Can Your Children Inherit Your Cryptocurrency?
Cryptocurrency started out as a young man’s game, but the same can be said about rock and roll. Of course, one needs look no farther than the likes of Paul McCartney, Keith Richards, and Elton John to see that some people find a way to keep rocking no matter how old they get. In 1965, no one had ever thought about the logistics of bequeathing a Pinball Wizard costume to one’s next of kin, but times change. The probate courts are set up to account for all the assets belonging to the decedent and to distribute these assets to their heirs. Of course, the trouble with cryptocurrency is that it does not neatly fit into any of the established categories of money, real estate, business interests, and personal property. Without having seen the wills of the aforementioned elderly rockers, one can safely assume that, if their wills list their musical instruments and platinum records, the court will count these as personal property, just as it would paintings, furniture, or jewelry. Cryptocurrency, by contrast, sets a new set of legal questions. If you own cryptocurrency and are mortal enough to need an estate plan (everyone is), contact a Tampa probate lawyer.
Entrusting the Key to Your Digital Wallet to the Personal Representative of Your Estate
Crypto-assets, including cryptocurrencies and non-currency blockchain tokens, are so new that the current probate laws have not quite figured out how to deal with them. For example, some bank accounts have transfer on death provisions. In the case of most accounts, the probate court can give the personal representative permission to access once-private accounts, even if they are password protected. Banks and other entities in charge of the decedent’s property must cede control of it to the estate. There are even rules about how to inherit airline miles. By contrast, crypto-assets, by their very nature, are designed so that it is almost impossible for anyone but the owner of the crypto-asset to access them. If a cryptocurrency tycoon dies, and no one alive knows the digital key to his crypto-assets, those assets, for all practical purposes, cease to exist.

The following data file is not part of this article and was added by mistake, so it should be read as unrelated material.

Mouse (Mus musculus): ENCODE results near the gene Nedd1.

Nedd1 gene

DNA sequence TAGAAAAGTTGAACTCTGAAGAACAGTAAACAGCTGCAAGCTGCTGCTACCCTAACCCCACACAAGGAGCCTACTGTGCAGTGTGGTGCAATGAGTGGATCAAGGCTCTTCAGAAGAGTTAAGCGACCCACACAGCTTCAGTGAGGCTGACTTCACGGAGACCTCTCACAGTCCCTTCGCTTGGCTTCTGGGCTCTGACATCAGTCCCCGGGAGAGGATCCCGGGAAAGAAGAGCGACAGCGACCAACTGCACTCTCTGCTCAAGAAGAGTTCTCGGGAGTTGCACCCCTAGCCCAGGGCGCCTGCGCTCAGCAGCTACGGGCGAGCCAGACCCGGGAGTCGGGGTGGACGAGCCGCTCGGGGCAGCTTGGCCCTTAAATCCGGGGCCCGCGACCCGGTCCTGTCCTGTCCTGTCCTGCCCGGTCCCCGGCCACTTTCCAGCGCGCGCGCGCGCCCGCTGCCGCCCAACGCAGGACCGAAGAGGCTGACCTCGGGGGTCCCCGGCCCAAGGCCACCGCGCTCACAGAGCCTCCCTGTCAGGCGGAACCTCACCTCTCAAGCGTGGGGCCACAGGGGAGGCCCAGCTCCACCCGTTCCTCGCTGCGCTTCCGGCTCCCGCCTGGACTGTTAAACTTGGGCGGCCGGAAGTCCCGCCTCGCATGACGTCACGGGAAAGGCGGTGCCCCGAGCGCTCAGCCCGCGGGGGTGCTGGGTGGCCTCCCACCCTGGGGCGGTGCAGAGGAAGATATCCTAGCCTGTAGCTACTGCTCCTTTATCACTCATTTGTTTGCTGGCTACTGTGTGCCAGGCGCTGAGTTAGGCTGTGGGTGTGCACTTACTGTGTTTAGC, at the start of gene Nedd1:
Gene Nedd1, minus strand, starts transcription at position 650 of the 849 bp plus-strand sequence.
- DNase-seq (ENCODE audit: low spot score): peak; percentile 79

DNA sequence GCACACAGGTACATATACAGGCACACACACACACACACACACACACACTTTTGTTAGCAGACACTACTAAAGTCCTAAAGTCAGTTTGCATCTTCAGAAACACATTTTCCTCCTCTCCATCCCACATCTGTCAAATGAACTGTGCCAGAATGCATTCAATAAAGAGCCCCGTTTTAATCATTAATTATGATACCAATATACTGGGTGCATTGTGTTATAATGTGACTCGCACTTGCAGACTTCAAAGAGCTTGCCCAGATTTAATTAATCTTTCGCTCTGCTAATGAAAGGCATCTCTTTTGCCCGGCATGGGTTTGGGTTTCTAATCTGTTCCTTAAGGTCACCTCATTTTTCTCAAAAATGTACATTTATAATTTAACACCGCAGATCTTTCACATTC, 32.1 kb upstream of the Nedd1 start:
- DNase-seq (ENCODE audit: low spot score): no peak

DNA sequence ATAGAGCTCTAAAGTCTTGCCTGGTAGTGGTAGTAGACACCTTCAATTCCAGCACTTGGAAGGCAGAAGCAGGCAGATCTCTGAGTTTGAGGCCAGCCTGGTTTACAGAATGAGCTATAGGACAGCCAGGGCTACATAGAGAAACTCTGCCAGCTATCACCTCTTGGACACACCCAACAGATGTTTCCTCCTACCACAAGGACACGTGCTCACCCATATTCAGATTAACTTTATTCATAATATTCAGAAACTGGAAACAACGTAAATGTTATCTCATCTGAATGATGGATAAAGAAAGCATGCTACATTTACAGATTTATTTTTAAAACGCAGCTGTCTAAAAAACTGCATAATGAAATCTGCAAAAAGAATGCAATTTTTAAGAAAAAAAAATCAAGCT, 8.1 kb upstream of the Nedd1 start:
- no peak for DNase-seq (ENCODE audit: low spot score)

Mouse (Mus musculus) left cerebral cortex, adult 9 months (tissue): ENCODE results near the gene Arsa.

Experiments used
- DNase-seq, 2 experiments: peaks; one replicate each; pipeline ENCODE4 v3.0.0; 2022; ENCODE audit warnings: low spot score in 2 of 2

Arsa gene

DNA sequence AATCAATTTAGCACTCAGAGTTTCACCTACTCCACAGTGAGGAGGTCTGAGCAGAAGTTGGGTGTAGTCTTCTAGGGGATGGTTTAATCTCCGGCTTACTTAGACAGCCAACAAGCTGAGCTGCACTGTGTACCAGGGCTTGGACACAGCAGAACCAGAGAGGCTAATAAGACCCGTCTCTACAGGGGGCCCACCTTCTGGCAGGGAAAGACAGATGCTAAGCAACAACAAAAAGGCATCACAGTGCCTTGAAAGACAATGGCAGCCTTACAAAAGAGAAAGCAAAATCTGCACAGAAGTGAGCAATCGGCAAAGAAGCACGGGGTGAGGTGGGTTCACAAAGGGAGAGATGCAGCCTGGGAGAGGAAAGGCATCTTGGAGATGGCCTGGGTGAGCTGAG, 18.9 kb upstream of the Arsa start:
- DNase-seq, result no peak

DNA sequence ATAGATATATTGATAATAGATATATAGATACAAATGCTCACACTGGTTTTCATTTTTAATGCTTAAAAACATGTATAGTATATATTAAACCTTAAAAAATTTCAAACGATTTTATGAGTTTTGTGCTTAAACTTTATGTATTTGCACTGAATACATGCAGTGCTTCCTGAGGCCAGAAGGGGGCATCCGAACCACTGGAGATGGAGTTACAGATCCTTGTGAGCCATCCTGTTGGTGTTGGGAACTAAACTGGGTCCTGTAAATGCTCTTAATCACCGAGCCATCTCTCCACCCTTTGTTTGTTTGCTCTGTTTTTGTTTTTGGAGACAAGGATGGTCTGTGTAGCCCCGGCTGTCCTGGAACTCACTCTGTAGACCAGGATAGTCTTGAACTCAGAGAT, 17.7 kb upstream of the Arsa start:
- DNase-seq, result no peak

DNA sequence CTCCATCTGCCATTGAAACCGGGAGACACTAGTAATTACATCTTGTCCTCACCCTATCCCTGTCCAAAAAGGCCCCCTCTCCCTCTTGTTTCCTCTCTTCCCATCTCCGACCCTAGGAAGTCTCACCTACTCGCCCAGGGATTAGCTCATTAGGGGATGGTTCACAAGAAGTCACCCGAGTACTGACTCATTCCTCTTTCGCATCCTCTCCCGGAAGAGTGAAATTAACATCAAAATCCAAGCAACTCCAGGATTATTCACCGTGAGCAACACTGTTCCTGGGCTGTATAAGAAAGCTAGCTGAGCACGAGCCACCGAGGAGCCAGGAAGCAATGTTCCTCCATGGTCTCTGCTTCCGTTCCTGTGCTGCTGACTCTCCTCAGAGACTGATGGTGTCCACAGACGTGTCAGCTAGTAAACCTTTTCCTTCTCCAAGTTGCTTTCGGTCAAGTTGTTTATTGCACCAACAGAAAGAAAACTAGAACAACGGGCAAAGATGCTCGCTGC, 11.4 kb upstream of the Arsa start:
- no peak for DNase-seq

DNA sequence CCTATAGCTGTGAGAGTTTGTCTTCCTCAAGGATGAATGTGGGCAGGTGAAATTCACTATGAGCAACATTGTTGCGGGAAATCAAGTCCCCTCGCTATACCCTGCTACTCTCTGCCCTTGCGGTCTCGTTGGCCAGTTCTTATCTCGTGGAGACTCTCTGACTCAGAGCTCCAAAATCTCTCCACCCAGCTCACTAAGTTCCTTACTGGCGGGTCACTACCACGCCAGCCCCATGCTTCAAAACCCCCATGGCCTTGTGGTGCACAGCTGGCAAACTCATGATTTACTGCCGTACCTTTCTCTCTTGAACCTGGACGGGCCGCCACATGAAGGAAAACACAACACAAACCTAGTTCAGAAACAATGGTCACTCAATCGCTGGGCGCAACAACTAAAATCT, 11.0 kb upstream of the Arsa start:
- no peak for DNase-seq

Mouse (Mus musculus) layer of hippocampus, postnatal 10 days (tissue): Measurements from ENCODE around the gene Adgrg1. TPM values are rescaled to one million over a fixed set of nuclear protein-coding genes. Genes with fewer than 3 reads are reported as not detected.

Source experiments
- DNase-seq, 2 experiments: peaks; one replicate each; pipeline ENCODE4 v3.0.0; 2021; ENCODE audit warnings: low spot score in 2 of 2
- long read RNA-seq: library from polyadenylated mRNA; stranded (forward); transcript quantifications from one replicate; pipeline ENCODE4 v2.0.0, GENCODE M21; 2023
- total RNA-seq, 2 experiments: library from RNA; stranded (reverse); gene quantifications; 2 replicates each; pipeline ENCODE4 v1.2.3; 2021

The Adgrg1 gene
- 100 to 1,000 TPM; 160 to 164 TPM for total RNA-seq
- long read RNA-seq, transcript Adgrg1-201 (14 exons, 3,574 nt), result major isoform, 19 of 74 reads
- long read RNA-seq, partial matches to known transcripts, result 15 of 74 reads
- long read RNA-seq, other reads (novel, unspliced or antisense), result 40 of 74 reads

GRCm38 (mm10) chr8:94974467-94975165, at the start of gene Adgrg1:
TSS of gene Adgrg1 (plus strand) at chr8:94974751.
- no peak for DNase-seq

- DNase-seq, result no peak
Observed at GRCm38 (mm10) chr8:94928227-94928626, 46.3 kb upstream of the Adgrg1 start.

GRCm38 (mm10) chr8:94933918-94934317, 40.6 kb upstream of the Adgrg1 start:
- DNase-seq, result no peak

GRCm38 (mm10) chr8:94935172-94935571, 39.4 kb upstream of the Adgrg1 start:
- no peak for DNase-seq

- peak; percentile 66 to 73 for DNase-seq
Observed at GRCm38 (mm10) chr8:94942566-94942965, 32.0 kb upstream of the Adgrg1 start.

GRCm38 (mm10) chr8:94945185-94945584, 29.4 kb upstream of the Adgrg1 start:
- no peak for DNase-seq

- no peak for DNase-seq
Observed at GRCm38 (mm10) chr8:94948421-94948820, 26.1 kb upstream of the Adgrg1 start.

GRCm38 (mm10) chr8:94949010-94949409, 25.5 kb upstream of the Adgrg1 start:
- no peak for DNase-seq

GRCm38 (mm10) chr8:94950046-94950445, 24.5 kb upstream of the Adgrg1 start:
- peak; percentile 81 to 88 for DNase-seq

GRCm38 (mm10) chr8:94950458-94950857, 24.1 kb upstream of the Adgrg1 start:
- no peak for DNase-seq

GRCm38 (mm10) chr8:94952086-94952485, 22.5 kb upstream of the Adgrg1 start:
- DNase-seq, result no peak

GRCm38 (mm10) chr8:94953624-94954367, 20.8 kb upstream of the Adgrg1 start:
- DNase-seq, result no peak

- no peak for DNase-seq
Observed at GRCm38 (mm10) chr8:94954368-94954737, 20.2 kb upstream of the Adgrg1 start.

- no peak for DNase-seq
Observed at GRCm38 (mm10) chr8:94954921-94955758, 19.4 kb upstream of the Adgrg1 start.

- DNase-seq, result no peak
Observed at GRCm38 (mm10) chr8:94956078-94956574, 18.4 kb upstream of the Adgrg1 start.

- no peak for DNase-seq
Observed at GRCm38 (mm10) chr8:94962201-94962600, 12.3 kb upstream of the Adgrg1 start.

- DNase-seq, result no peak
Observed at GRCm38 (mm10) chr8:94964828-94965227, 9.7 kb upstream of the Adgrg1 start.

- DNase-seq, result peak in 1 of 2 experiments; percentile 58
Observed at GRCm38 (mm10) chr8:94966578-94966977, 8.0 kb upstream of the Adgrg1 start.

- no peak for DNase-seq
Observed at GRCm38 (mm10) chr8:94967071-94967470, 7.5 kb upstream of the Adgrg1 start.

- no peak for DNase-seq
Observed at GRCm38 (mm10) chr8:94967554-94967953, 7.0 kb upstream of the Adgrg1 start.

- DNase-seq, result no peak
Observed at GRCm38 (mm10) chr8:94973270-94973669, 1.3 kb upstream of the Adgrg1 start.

Therefore, if you wish for a family member, a friend, or anyone else to inherit your crypto-assets when you die, you should include specific instructions in your will about how to transfer them to the beneficiary. Specifically, you should indicate where a paper copy of the digital key is local, and also indicate that the personal representative of your estate should access the crypto-assets when your estate opens for probate and either pass them onto the listed beneficiary as crypto-assets or convert them to cash before passing them to the beneficiary. With your estate planning lawyer, you should also discuss a plan for your crypto-assets if you become severely ill and need a family member or other trusted person to access them.
Reach Out to an Attorney for Help
An estate planning lawyer can help you adapt your estate plan to account for cryptocurrency and other newly invented assets. Contact David Toback for help today.